Health ministry hints at end to HIV travel restrictions

Image copyright Sipa Image caption The African health ministry says the restrictions are ‘unsustainable’ Several African countries are considering changing travel restrictions for those with HIV, according to the World Health Organisation. The move…

Health ministry hints at end to HIV travel restrictions

Image copyright Sipa Image caption The African health ministry says the restrictions are ‘unsustainable’

Several African countries are considering changing travel restrictions for those with HIV, according to the World Health Organisation.

The move follows the decision of the Democratic Republic of Congo to end the prohibition on antiretroviral treatment.

It is part of a larger push to allow people in the world’s most closed-off nations greater access to HIV drugs.

Those with HIV are already free from border restrictions to access such drugs, but only from a handful of countries.

On Sunday, South Africa’s health minister, Aaron Motsoaledi, announced that he would allow those with HIV access to new antiretroviral drugs, or just one of them, at a cost of around 30,000 South African rand (£1,874; $2,464).

Access from a short distance

Previously, the country needed the consent of all of its nationals from any country that did not offer these drugs and he would review their case on a case-by-case basis.

South Africa is one of three nations where travel restrictions remain in place.

Madagascar, of which El Salvador is the other country, is the only one offering treatment for HIV from its own borders.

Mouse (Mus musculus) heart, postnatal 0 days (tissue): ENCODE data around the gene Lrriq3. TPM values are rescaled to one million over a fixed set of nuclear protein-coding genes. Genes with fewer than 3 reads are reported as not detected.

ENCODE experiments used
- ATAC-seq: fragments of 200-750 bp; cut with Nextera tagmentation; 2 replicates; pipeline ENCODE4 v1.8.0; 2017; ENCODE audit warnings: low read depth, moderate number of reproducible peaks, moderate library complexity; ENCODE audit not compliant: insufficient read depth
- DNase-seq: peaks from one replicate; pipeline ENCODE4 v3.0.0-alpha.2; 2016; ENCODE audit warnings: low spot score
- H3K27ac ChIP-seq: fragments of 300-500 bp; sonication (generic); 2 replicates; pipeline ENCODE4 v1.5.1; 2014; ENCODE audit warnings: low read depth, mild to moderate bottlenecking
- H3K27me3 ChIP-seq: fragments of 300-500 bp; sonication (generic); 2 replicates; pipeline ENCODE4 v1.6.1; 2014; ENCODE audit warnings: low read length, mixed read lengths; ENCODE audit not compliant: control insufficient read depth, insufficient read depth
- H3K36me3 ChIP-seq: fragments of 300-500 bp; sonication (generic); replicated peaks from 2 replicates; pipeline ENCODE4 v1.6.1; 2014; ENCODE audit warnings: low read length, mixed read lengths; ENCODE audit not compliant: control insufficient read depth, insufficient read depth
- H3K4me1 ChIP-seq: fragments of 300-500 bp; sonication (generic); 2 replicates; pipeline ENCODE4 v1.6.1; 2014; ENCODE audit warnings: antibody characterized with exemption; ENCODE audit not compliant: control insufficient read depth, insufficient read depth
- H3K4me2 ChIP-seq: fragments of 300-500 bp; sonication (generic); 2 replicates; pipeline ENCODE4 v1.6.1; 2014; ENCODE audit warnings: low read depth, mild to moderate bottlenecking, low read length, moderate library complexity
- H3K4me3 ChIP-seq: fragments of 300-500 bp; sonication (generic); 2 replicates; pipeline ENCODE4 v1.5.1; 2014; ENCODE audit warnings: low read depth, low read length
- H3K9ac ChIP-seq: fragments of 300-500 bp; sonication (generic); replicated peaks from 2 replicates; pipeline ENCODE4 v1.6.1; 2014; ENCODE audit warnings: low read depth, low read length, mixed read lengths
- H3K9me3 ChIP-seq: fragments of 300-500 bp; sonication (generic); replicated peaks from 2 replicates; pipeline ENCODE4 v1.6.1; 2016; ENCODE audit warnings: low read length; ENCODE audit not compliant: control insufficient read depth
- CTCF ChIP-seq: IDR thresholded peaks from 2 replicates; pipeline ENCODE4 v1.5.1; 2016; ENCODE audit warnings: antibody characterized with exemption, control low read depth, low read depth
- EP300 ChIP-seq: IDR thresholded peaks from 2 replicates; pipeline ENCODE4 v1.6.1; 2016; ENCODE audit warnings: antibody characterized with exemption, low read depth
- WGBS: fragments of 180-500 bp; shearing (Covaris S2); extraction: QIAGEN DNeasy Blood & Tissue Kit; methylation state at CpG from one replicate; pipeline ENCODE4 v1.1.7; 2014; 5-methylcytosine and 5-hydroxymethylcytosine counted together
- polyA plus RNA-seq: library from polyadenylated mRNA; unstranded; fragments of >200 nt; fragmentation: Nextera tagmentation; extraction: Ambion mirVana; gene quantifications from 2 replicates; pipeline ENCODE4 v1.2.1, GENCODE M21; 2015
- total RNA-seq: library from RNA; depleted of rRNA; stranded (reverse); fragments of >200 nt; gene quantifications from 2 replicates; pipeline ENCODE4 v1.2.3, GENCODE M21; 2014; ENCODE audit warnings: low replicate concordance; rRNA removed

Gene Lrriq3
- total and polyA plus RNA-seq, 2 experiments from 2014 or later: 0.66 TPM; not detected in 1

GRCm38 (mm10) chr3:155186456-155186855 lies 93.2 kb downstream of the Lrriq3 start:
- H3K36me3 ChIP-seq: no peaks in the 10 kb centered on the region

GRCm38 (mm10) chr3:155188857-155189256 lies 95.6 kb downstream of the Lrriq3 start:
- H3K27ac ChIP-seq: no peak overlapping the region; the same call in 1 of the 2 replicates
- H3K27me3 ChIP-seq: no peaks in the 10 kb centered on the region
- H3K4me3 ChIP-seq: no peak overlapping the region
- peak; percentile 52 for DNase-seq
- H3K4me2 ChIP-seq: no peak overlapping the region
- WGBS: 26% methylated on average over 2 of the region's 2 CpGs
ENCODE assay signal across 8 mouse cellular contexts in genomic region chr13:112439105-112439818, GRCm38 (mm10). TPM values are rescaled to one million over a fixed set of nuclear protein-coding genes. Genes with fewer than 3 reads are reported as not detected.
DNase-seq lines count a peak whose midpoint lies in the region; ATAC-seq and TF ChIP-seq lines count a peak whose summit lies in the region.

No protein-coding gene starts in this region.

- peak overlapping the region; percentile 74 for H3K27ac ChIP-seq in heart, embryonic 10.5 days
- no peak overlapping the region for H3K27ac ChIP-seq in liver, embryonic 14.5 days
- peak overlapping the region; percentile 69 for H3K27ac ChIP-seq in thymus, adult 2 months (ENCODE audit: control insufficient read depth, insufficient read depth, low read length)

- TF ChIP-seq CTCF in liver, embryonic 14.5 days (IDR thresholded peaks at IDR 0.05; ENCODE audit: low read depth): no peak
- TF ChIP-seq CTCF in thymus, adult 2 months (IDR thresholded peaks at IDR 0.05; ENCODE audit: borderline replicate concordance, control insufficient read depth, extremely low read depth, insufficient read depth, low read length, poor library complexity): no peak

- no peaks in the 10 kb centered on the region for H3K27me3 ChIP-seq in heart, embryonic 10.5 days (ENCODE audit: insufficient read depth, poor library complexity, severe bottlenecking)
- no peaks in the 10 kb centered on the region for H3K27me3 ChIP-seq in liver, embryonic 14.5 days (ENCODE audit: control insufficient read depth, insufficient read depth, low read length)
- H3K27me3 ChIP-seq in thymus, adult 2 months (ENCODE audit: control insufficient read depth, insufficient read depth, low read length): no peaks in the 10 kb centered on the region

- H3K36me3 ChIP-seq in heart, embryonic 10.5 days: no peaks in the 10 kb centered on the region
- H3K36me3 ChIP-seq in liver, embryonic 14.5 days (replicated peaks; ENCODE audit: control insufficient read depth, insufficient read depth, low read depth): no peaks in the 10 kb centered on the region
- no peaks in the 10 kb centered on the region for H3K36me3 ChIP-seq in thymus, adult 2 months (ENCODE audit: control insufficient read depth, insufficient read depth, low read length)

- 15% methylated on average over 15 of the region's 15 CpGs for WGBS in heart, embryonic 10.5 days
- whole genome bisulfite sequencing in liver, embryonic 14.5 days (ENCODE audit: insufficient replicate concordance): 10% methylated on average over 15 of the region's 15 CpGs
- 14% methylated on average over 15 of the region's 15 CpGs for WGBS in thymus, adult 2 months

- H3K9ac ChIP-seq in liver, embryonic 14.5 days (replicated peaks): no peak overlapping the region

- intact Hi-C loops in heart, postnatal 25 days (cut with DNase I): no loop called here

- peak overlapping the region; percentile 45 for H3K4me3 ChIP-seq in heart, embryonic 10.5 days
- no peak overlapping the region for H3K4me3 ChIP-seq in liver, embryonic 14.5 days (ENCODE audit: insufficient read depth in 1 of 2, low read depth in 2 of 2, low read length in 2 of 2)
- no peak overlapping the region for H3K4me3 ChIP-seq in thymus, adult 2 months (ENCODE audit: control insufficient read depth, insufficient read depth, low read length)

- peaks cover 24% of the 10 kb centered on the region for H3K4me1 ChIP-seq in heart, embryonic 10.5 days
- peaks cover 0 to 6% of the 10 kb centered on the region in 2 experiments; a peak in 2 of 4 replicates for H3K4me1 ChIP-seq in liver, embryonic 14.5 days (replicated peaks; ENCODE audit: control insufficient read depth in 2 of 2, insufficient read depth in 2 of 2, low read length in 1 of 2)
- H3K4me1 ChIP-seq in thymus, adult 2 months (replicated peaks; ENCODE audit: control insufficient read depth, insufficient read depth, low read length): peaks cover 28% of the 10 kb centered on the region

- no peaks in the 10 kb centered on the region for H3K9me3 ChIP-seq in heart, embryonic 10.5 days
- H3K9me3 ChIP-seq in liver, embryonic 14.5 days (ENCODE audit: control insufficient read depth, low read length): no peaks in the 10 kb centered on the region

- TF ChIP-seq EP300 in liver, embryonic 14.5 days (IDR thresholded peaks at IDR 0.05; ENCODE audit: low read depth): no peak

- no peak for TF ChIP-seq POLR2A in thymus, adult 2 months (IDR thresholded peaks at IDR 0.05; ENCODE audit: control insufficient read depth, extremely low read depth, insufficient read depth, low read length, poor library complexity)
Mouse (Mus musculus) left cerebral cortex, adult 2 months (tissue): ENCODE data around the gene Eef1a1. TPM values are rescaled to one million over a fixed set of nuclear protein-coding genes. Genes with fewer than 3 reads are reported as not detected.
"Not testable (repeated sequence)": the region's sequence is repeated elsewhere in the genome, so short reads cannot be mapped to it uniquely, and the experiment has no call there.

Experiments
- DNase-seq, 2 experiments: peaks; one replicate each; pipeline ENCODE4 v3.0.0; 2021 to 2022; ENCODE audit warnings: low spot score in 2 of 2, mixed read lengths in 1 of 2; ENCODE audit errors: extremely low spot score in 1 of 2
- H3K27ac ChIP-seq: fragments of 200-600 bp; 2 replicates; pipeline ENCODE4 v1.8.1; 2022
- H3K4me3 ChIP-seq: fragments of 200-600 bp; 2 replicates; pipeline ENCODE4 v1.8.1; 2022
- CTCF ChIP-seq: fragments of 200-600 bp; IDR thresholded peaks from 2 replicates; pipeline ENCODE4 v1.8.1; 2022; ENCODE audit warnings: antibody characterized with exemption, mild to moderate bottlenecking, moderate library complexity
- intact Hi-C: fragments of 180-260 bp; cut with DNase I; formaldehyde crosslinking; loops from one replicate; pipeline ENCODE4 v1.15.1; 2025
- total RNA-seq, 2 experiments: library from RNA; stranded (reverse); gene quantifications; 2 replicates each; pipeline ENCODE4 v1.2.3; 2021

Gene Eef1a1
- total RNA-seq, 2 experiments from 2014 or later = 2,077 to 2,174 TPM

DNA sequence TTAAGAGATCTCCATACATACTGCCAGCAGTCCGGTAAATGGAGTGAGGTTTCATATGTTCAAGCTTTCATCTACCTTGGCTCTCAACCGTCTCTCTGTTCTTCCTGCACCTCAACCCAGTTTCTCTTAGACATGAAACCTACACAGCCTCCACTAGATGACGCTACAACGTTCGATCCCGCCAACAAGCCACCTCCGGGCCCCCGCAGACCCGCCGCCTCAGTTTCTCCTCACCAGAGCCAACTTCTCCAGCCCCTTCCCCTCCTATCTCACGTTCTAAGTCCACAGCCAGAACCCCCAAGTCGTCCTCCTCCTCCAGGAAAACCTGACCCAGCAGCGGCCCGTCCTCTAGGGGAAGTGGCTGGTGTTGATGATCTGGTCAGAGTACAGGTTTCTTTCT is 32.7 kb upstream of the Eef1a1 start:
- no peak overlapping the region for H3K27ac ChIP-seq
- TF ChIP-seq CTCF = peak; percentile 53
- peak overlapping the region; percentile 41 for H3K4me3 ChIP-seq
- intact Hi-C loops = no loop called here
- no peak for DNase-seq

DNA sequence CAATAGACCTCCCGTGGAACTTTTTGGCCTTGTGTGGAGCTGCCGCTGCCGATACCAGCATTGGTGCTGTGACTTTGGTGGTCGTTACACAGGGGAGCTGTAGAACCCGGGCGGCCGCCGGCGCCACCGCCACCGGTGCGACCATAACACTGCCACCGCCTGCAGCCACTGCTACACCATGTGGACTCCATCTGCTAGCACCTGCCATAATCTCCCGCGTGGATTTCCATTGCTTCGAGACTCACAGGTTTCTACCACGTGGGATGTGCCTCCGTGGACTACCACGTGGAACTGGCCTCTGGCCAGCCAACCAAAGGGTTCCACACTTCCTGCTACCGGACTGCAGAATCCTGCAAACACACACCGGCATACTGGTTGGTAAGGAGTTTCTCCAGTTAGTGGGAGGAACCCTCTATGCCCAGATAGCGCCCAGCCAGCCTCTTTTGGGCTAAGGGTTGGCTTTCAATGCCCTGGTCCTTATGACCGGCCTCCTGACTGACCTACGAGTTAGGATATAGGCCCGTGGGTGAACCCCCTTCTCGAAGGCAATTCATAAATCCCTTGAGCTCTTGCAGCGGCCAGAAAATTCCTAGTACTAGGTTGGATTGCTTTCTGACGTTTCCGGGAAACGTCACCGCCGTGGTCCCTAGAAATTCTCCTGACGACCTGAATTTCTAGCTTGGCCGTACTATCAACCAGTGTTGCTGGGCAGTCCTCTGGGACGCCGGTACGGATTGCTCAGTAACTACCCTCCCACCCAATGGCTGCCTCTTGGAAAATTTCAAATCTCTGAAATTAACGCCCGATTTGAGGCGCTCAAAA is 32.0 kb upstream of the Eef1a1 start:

Image copyright Sahara Image caption After there was a serious outbreak of the Encephalitis V virus in Malawi, it loosened restrictions

Two other countries – Zambia and Rwanda – allow only treatment from government health centres.

Chad is another country that offers antiretroviral drugs to foreigners on a limited basis, as well as sparing those from West Africa from having to travel long distances to get them.

In south-east Asia, four nations offer HIV drugs, which are generally provided by governments, allowing HIV-positive visitors to stay in the countries for up to three years.

But there are no any restrictions on those who are already HIV-positive.

Antiretroviral drugs and other treatments are one of the most effective ways of keeping HIV at bay, and in recent years has made antiretroviral treatment become a common in African countries.

Antiretroviral drugs help prevent transmitting the virus to others, and are also key in controlling more common strains.

Image copyright Sahara Image caption The state of the World Health Organisation’s biomedical library, which operates the big databases and is vital for HIV researchers and medics Image caption The African health ministry says the restrictions are ‘unsustainable’

In 2011, the then-South African president, Jacob Zuma, announced that the country would no longer restrict access to antiretroviral drugs, but it was only in February 2018 that it started the process of lifting its travel restrictions.

Meanwhile, the Dakar Declaration to open up access to medicines was issued at the G7 Summit in Italy in May 2018.

It called for elimination of travel and immigration bans and restrictions on the use of medicines for people living with HIV and called for guidelines for allocating HIV treatment to vulnerable countries.

“The signing of this declaration is a turning point in the treatment of HIV/Aids, for which the signatories have already demonstrated an unprecedented commitment and commitment through concerted action,” Senegal’s Minister of Health, Souleymane Kaddour, said at the time.

Closing borders

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